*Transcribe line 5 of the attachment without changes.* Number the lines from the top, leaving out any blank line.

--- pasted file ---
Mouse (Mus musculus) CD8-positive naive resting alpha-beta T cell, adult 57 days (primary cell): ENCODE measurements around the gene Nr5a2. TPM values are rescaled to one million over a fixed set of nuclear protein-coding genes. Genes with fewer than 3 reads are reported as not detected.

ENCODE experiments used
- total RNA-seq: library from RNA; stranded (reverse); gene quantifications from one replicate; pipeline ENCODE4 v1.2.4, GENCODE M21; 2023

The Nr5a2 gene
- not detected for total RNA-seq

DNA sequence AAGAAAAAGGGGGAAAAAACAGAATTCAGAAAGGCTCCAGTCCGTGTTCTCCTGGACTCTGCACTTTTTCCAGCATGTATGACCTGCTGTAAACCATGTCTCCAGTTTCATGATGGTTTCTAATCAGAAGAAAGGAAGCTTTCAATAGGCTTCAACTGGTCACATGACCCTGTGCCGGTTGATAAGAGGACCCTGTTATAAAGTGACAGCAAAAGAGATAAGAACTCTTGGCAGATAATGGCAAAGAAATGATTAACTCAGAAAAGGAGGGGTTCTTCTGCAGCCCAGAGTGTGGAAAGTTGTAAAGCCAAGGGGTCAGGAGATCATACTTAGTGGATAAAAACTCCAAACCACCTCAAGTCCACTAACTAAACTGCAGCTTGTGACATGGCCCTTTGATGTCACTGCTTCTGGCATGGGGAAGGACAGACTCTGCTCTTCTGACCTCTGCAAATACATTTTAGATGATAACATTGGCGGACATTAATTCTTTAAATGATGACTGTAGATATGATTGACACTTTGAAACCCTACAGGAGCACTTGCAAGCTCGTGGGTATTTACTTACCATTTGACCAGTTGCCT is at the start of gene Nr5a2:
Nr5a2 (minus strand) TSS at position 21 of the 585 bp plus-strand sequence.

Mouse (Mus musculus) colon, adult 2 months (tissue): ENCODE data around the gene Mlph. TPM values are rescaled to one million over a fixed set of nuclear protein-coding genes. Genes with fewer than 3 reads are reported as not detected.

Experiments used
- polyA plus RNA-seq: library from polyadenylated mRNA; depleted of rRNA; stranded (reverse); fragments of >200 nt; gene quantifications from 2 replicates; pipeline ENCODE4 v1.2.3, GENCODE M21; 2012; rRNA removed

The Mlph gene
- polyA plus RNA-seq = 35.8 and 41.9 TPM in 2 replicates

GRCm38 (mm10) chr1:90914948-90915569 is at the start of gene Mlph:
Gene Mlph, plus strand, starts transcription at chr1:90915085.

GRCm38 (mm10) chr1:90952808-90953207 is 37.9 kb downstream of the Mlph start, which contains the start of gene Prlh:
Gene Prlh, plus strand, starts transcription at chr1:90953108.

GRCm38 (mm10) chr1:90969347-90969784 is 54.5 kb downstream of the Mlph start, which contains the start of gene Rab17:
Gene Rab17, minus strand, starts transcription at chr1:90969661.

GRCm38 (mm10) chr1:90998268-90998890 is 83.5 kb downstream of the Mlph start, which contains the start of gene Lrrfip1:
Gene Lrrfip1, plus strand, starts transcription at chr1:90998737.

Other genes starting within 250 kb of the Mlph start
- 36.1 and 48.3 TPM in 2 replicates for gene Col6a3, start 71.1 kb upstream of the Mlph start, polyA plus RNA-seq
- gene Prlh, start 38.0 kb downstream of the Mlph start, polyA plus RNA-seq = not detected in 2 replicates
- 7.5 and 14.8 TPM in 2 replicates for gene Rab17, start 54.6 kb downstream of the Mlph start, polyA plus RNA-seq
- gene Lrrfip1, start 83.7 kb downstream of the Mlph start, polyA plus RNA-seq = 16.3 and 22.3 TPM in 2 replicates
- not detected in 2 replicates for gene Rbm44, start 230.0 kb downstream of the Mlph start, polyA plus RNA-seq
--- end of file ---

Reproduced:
- not detected for total RNA-seq